Comments and “likes” used to send social marketers into a frenzy, but as brands begin to get serious about monetizing their content, vanity metrics are quickly becoming a thing of the past.
Consider this: Nearly two-thirds of senior marketers in North America agree that visual assets are core to communicating their brand story, and many believe that the importance will only grow, according to eMarketer. Yet research from Curalate and the Internet Marketing Association (IMA) reveals that marketers are simultaneously eager to measure how visual assets impact multiple areas of their business. In fact, 77% of marketers agree there’s a heightening need to connect visual content to ROI.
To achieve this, brands are increasingly seeking out technologies that can enable them to align images to products in a way that seamlessly puts consumers on a path to purchase. But this is often easier said than done. Coming up with a constant stream of creative visuals, determining which content is resonating with fans and actually measuring ROI across channels are three hurdles that marketers are currently facing when it comes to successfully executing a visual commerce strategy.
However, it can be done. Below, find out how to overcome these marketing barriers alongside examples from brands like Sigma Beauty, Forever 21 and Lilly Pulitzer.
1. Grow your content library with new, creative assets
Gone are the days of perfectly polished product images set against a white backdrop. More than ever, brands are expected to create top-notch and eye-catching visuals that help them stand out among the vast amounts of content that can be found online today.
The good news is that brands don’t have to solely rely on their own teams to create these images. Consumers love to shout out brands while sharing their latest purchases on social media, whether it’s a new tube of lipstick they’re wearing or a shower curtain that’s completed their bathroom redesign.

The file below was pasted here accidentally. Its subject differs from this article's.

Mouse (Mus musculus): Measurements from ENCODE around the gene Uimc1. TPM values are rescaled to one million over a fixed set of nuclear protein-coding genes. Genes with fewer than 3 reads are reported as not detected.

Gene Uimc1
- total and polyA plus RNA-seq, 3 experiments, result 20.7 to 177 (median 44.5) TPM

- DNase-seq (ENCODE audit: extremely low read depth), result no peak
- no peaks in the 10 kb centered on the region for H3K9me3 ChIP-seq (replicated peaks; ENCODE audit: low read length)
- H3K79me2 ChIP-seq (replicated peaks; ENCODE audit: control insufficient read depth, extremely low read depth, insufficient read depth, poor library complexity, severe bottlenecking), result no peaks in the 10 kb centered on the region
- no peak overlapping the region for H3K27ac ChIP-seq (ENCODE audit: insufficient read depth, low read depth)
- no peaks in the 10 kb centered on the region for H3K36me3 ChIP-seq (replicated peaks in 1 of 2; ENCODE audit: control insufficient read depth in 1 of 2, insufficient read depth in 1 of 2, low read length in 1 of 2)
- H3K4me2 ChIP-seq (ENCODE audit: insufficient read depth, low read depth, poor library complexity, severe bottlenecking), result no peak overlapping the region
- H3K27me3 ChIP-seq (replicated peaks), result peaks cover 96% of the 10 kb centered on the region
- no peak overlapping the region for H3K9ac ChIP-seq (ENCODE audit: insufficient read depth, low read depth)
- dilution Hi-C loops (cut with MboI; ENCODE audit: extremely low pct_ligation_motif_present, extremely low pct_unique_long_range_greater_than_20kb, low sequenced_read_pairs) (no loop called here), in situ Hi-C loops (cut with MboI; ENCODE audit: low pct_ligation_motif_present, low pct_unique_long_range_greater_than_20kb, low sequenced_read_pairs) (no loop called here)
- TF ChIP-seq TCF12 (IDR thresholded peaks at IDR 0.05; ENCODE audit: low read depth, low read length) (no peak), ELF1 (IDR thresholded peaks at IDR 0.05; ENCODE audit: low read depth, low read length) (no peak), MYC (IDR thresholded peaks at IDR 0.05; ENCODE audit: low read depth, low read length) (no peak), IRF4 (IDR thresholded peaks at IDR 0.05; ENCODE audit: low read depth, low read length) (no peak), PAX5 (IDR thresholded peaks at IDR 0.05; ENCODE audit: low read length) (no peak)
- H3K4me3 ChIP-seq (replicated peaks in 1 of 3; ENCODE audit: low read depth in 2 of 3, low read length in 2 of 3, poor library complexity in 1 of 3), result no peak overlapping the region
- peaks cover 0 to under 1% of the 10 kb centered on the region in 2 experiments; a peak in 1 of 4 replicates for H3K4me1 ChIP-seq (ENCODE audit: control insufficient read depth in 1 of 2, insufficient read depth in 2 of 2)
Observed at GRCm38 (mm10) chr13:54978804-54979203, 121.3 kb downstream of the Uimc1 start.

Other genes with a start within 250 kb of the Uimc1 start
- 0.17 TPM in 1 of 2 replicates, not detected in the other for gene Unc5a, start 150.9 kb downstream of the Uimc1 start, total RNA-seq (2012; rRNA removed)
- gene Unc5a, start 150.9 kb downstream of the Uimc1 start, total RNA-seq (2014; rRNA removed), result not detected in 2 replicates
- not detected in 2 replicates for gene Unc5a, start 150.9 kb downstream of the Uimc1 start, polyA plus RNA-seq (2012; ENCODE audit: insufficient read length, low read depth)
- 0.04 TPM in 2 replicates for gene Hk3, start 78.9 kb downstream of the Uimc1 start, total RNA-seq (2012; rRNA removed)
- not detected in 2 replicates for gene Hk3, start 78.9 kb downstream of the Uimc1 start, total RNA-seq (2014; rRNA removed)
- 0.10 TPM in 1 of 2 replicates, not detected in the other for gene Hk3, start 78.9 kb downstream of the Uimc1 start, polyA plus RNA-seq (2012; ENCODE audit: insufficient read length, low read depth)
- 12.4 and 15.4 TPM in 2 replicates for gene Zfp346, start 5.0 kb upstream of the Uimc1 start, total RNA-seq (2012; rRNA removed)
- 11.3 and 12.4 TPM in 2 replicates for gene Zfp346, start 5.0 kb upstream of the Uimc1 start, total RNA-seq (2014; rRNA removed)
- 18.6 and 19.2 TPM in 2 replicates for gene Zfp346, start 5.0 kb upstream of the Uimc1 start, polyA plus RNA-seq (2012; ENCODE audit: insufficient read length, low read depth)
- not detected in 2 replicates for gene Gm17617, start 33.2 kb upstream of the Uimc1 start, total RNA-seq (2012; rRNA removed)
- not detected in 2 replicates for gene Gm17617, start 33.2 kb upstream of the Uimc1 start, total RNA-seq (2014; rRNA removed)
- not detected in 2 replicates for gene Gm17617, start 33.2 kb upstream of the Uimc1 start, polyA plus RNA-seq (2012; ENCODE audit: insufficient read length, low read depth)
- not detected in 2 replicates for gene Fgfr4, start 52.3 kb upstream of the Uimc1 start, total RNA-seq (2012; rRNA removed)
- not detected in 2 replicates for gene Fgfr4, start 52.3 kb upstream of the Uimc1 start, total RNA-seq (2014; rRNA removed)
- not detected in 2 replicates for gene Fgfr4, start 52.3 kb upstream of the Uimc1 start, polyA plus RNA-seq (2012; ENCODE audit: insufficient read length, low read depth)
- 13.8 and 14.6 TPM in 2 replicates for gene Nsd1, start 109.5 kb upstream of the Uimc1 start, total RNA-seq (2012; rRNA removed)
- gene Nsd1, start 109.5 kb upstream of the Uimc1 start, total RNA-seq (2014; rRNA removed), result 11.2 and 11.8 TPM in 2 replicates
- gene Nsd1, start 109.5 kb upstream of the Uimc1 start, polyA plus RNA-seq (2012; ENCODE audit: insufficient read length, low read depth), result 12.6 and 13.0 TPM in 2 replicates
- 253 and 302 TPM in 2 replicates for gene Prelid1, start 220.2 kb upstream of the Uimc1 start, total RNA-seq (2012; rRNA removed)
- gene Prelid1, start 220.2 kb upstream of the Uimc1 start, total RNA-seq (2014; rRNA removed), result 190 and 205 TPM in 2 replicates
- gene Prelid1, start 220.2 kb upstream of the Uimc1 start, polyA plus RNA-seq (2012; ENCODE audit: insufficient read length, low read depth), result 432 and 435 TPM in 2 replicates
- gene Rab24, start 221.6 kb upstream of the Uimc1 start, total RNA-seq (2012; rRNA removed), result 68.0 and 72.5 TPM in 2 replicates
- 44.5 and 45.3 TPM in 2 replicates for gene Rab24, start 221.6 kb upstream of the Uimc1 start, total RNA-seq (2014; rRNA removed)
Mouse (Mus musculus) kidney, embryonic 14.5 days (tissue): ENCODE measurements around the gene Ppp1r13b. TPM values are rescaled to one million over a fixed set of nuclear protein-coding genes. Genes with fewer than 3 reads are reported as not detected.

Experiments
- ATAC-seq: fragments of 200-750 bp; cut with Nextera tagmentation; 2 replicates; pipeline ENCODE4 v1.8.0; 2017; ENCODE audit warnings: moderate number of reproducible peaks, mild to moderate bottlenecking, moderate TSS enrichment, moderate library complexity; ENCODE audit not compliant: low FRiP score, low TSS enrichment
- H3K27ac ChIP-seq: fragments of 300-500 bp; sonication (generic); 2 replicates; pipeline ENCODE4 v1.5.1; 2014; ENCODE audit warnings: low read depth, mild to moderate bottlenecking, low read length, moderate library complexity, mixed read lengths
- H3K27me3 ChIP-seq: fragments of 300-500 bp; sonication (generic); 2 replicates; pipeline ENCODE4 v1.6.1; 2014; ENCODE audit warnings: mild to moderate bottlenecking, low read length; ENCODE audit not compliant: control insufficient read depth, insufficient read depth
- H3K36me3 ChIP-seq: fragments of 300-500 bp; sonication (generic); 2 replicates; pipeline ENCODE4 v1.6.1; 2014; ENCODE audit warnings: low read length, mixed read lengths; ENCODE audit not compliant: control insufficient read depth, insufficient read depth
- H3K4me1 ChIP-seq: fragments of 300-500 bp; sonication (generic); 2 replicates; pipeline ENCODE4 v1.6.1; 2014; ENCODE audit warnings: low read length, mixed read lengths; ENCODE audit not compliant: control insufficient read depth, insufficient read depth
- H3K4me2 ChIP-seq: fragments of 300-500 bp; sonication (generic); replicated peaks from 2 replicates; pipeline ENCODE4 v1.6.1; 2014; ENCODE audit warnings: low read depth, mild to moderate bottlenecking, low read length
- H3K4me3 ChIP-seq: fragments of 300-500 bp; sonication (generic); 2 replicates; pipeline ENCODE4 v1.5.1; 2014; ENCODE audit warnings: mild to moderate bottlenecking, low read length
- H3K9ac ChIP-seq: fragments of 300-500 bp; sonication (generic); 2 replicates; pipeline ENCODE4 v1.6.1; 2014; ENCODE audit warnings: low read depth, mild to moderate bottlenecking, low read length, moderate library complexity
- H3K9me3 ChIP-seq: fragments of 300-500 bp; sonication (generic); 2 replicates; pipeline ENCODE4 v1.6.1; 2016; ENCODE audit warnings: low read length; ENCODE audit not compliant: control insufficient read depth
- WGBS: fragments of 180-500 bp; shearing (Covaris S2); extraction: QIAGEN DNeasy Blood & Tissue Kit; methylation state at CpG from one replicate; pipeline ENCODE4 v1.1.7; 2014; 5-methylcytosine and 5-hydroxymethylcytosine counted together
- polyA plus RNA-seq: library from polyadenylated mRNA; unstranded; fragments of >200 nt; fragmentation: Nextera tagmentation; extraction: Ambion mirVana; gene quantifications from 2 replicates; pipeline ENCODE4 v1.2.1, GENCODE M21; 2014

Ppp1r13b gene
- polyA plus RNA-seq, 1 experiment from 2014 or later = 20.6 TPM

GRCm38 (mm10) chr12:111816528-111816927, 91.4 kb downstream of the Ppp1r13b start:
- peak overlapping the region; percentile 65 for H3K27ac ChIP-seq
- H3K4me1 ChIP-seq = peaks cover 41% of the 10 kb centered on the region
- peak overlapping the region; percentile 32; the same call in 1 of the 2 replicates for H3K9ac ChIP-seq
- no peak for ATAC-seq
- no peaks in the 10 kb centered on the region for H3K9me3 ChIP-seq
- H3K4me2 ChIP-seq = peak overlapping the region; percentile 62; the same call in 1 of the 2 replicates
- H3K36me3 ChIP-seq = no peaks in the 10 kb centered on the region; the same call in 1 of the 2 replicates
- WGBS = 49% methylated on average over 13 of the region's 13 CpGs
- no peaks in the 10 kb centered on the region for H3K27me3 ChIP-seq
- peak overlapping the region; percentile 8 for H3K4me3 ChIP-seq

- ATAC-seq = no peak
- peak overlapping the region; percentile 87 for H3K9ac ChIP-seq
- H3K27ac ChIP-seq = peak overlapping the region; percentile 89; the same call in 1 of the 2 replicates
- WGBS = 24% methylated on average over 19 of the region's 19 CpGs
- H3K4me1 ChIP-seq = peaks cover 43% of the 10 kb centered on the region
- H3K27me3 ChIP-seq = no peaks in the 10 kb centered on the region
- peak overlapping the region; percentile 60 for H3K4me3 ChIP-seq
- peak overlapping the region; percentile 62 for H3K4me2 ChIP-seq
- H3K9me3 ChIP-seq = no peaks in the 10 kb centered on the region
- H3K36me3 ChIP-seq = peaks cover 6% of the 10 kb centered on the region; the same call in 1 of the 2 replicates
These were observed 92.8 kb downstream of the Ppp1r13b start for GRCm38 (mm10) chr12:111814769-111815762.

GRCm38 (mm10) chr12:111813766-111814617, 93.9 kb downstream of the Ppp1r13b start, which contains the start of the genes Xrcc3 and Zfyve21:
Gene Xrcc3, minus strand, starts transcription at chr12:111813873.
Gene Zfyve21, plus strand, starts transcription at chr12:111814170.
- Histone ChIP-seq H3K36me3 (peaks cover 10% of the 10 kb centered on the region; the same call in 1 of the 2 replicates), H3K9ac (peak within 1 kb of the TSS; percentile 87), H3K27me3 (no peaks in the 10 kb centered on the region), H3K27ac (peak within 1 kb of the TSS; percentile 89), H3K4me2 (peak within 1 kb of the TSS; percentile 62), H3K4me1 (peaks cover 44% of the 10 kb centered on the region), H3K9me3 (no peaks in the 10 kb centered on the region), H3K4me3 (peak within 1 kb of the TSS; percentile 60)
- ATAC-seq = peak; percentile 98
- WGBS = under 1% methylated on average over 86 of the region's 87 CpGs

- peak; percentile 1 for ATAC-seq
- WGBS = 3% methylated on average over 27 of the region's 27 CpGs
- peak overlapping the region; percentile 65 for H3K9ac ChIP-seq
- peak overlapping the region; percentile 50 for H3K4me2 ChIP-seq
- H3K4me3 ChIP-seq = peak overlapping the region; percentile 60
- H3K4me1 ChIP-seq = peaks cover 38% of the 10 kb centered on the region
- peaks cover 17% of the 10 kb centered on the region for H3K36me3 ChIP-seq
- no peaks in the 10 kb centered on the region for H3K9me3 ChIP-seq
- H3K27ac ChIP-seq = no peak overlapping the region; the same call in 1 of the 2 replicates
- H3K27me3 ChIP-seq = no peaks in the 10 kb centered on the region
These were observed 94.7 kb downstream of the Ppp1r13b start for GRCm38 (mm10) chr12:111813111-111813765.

And let’s not forget about the army of influencers and advocates you could be recruiting from your community. Tools like Instagram, Snapchat and YouTube have made influencer marketing more relevant than ever. As reported by eMarketer, 59% of marketing and communications professionals are leveraging influencers to fill their content libraries with new creative assets.
Modern marketers understand the value of crowdsourced content and are tapping into images from customers, influencers, partners and others. This not only gives consumers a more authentic and comprehensive view of your brand, but it also gives you, as a marketer, an easy way to add quality photos to your cache of visual content.
Sigma Beauty is a great example of a brand that demonstrates an expert understanding of influencer content; they frequently leverage social influencers to create buzz around new lines of product.
The takeaway is simple: While using your own images to tell your brand’s story is important, don’t be afraid to tap into a network of fans, influencers and store associates who are already sharing your products in new and unique ways.
2. Harness visual data to identify your best assets
A lot of marketers are currently focused on making it simpler for consumers to buy products directly from owned images, which explains the proliferation of social commerce tools like Pinterest’s ‘buyable pins’ and Instagram’s ‘Shop Now’ buttons.